Washington: Henry Kissinger, a towering figure in U.S. foreign policy known for shaping Cold War diplomacy, passed away at the age of 100. The news was confirmed by Kissinger Associates Inc. The controversial Nobel Peace Prize laureate had a significant impact on global events during his tenure as Secretary of State in the 1970s.
Kissinger’s contributions included the diplomatic opening of China, landmark arms control talks with the Soviet Union, and the Paris Peace Accords with North Vietnam. Despite facing criticism for his support of anti-communist dictatorships, Kissinger continued to be a diplomatic force even after President Richard Nixon’s resignation in 1974.
In recent years, Kissinger remained active, attending White House meetings, publishing a book on leadership styles, and testifying about the nuclear threat posed by North Korea. His unexpected visit to Beijing in July 2023 to meet Chinese President Xi Jinping underscored his enduring influence.
Born in Germany in 1923, Kissinger fled the Nazi regime, becoming a U.S. citizen in 1943. He served in the U.S. Army during World War II and later joined Harvard University as a faculty member for 17 years. Kissinger’s political career took off when he became National Security Advisor under President Nixon in 1969.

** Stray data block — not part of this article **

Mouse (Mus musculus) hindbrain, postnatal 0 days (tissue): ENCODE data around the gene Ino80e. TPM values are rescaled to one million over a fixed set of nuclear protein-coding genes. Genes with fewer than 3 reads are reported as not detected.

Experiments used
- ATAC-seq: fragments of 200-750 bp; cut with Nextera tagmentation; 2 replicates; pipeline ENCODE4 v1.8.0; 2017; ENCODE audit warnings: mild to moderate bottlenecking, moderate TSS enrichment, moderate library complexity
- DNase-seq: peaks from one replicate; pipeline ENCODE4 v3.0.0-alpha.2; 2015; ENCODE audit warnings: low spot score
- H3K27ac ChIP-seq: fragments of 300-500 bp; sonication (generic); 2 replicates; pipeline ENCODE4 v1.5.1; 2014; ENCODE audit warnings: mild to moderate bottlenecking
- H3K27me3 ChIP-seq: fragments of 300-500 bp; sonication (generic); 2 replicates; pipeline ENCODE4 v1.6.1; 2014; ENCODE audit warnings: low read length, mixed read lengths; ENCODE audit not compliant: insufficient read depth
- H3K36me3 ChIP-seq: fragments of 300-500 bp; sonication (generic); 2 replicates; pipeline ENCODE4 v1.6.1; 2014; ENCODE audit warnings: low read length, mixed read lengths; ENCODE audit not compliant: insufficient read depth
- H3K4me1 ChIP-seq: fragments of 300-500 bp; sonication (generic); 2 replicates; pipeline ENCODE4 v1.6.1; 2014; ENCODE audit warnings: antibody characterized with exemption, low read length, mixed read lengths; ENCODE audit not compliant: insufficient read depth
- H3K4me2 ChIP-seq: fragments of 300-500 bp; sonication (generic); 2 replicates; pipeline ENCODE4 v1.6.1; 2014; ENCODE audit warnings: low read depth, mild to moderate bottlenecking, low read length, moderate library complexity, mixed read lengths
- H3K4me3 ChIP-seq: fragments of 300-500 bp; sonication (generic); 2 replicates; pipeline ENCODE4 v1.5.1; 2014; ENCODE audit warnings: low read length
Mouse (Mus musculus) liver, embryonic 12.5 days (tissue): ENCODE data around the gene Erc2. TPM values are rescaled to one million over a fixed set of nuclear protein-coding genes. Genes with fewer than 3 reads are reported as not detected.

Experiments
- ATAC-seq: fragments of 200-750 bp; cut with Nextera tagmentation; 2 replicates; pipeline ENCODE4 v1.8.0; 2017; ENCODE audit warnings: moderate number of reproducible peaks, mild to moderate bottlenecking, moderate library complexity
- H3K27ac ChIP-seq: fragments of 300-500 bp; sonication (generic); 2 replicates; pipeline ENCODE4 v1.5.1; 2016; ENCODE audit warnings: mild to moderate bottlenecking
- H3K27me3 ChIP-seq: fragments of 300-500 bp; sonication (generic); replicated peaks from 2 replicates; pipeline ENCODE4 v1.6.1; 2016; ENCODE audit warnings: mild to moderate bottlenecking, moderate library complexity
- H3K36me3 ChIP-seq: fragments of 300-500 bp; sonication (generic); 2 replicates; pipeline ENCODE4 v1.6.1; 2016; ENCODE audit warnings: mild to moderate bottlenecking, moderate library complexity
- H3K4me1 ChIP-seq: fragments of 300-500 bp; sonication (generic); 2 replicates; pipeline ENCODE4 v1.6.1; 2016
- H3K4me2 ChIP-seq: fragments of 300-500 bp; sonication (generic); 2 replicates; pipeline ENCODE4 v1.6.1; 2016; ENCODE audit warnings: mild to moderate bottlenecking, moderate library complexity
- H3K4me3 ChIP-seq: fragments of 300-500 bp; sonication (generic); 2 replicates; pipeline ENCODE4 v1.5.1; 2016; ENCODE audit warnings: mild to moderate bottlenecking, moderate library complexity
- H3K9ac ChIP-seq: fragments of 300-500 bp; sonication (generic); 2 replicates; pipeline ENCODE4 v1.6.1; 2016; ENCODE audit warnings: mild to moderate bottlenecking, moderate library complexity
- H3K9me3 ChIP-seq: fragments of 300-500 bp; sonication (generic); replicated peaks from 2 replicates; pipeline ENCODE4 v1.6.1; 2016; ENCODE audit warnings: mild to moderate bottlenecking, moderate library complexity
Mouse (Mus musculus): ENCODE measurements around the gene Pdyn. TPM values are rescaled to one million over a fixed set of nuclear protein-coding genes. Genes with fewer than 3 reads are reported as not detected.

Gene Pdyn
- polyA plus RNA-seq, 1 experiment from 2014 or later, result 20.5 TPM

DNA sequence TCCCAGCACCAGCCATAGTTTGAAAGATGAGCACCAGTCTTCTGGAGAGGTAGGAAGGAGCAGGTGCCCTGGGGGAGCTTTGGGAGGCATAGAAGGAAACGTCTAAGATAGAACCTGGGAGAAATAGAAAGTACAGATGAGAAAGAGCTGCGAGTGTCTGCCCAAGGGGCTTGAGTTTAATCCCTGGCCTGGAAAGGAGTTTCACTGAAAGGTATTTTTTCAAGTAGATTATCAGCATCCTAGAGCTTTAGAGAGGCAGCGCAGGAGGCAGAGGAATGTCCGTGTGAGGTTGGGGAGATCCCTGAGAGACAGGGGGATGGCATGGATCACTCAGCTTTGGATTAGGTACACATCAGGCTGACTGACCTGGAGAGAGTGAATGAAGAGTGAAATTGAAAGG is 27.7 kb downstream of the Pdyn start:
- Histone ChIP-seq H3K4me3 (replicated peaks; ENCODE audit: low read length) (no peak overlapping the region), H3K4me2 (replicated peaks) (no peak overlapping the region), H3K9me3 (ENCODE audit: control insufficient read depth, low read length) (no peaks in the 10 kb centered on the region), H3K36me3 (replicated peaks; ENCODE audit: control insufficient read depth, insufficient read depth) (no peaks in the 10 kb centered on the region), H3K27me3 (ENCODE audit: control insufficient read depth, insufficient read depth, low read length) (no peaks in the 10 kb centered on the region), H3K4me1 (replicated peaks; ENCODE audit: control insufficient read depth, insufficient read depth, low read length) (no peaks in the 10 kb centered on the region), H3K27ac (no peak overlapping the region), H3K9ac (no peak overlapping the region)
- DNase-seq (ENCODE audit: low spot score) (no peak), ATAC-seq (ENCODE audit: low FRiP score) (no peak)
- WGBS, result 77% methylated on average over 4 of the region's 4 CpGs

While praised for his brilliance and experience, Kissinger faced criticism for his role in the Vietnam War, with “peace is at hand” declarations preceding the Paris Peace Accords. His later efforts included shuttle diplomacy in the Arab-Israeli conflict, outreach to China to diminish Soviet influence, and detente with the Soviet Union.
Kissinger’s legacy is complex. Despite being called a “super secretary of state” by President Gerald Ford, he was criticized for his prickly demeanor and perceived arrogance. The Watergate scandal, which led to Nixon’s resignation, did not significantly tarnish Kissinger’s reputation, but he faced scrutiny for his actions in Latin America and the controversial 1973 Nobel Peace Prize.
Post-government service, Kissinger established a high-powered consulting firm in New York, offering advice to corporate elites and participating in various foreign policy forums. His influence, however, waned in later years, with subsequent administrations taking different diplomatic approaches.
In 2001, after the 9/11 attacks, President George W. Bush appointed Kissinger to head an investigative committee, but he stepped down due to conflicts of interest with his consulting firm’s clients, following objections from Democrats.
Henry Kissinger’s death marks the end of an era in U.S. diplomacy. His impact, both praised and criticized, shaped a significant chapter in global politics during the Cold War and beyond.